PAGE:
Beige is more than Builder


Beige is atmosphere. It’s bisque, it’s ivory, it’s cream, it’s stone, it’s toast, it’s cappuccino. It’s, well, it’s magic.
— Albert Hadley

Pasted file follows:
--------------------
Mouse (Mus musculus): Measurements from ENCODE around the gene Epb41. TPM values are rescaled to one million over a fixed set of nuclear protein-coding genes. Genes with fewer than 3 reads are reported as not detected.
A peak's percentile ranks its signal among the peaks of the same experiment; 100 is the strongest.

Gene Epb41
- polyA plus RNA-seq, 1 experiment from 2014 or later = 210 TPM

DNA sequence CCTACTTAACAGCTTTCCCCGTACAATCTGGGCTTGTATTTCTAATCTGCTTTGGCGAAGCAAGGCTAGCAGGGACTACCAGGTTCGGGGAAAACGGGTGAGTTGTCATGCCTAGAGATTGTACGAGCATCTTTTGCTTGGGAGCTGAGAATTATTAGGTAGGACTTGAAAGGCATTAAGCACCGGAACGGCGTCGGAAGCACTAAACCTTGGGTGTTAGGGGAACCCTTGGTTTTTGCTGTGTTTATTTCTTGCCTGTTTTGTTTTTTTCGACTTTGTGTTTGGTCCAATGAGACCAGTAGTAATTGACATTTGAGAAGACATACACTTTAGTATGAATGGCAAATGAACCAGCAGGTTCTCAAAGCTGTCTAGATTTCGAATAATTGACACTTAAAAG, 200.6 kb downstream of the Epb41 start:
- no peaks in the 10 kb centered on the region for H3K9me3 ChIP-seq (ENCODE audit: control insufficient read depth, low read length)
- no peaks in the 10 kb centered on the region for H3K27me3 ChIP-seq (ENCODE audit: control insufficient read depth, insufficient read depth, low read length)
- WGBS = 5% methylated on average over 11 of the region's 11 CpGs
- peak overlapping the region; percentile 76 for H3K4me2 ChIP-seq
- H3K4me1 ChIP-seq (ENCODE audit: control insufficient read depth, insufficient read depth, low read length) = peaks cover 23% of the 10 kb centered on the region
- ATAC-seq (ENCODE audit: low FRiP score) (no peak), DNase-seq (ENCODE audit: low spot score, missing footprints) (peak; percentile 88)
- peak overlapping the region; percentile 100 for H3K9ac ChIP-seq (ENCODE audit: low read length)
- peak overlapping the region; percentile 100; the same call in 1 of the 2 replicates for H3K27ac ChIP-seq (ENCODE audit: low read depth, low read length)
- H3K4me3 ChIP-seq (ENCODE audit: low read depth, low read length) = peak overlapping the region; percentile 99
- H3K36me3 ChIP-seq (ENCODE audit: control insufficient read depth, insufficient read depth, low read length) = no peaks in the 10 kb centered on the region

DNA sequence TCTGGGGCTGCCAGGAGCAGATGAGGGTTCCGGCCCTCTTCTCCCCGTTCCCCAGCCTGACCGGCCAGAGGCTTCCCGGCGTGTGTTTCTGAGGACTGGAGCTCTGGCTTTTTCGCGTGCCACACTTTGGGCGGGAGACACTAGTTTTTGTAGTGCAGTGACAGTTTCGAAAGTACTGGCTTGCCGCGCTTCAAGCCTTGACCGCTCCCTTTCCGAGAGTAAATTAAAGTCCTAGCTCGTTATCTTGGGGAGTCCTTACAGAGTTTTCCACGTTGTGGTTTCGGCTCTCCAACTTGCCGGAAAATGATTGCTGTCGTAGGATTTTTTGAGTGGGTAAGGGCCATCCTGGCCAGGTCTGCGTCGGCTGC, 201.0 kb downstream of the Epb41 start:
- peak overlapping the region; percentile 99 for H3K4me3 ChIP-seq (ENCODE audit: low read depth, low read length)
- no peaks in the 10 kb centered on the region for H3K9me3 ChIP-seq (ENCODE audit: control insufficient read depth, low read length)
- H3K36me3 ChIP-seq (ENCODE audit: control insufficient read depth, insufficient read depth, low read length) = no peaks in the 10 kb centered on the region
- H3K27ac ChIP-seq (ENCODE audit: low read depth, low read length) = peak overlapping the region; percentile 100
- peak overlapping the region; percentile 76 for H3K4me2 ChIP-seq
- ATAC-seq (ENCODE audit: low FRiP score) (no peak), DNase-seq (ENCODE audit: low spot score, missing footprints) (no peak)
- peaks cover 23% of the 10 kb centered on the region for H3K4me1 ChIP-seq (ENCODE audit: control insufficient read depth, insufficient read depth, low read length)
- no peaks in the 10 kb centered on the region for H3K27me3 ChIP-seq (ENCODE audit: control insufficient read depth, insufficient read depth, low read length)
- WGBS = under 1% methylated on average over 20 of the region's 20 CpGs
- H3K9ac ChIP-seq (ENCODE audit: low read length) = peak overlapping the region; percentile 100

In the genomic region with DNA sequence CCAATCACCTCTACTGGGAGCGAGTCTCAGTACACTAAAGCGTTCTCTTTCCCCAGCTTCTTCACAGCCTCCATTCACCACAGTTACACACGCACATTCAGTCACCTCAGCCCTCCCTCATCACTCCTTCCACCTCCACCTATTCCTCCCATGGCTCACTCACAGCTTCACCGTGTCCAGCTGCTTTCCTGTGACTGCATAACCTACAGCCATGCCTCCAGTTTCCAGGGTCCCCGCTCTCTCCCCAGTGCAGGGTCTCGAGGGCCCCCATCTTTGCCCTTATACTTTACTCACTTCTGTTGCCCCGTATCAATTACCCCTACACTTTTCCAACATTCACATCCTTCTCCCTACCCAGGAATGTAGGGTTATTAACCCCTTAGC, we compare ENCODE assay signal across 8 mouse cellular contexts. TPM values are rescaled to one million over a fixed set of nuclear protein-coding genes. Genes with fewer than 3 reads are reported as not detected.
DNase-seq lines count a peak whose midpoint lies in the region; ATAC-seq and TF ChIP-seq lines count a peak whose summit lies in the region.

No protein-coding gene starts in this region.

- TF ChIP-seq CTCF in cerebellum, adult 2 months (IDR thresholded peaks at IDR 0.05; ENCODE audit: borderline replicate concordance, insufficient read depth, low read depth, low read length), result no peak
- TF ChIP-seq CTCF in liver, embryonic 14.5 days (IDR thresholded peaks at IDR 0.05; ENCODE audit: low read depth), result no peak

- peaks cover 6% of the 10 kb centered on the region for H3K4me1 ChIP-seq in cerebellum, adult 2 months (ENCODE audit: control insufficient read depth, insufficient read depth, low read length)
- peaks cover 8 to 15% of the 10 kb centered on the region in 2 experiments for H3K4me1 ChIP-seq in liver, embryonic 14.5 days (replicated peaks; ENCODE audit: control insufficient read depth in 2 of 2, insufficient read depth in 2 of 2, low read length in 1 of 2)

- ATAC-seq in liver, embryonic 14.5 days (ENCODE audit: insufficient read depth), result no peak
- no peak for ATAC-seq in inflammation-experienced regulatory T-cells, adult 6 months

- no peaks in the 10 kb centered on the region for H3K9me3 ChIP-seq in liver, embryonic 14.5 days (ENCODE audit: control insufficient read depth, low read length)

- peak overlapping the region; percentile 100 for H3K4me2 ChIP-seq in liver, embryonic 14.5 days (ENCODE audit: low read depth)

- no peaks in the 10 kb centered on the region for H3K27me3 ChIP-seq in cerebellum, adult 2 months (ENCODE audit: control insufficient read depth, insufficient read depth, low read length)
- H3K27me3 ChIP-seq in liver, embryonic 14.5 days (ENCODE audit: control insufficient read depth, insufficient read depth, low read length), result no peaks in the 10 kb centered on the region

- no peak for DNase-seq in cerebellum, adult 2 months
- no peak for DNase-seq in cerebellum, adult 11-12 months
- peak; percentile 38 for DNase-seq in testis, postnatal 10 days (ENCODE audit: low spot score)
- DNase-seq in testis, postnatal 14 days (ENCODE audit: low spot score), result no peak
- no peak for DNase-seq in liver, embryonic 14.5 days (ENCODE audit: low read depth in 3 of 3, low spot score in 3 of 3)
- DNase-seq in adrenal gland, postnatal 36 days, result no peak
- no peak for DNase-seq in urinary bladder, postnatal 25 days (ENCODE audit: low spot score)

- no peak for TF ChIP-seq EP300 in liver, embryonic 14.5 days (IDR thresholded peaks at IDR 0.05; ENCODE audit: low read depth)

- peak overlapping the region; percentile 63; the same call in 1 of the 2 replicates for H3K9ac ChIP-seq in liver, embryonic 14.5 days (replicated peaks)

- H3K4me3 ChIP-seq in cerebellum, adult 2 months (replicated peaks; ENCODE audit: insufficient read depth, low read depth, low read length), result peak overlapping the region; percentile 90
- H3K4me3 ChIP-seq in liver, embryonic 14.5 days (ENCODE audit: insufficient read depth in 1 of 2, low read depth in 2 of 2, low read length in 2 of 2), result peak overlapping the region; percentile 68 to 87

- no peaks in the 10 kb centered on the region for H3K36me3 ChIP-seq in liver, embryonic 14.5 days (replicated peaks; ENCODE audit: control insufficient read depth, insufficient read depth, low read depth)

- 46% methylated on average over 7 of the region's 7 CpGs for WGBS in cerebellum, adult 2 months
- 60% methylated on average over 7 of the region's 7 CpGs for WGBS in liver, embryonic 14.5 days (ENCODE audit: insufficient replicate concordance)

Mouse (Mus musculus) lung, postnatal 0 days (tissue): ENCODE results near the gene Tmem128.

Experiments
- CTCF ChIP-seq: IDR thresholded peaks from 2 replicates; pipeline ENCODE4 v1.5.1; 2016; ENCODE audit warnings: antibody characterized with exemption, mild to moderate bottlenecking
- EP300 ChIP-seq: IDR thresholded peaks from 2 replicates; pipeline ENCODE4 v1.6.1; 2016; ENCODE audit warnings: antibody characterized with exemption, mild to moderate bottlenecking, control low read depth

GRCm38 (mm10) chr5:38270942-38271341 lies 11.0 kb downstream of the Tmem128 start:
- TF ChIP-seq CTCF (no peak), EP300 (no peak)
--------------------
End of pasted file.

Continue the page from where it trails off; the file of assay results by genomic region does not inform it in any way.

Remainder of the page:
Beige for most people is, at its least; boring, at its worst; abhorrent. Drastic right? And the reason for this is that about two decades ago, and still sometimes at present, beige was often used by developers and construction companies as a go-to wall color. Mainly for it's neutrality and mostly for it's low cost. Hence the term "Builder's Beige". The connotation now is that beige is as uninspired as department store furniture sets and plastic flowers in the powder room. Pose the same question to interior designers and you may get a more varied response. Most will likely say that beige has it's place. That it is a fantastic neutral that allows other colors to take foreground. Other designers will praise it for it's elegance and range. I am from the latter school of thought. Despite growing up in an off white and beige home, I can still attest to the subdued sophistication of beige. Beige isn't just yellow, grey and brown mixed together into a muddy mush. Like it's more accepted cousins, off-white and grey, beige has a range that is just as vast. As noted in Albert Hadley's famous quote, it creates an atmosphere that can contain all the elegant colors of ivory, cream and stone. A single cohesive space can be created with the many tones of beige. Like with any color, achieving a tone on tone look can be done to great success with the introduction of varying textures and form. So before I start waxing poetic about the amazing qualities of beige, I will leave you with a single thought. Don't discredit the use of beige in your home. It can indeed be magic.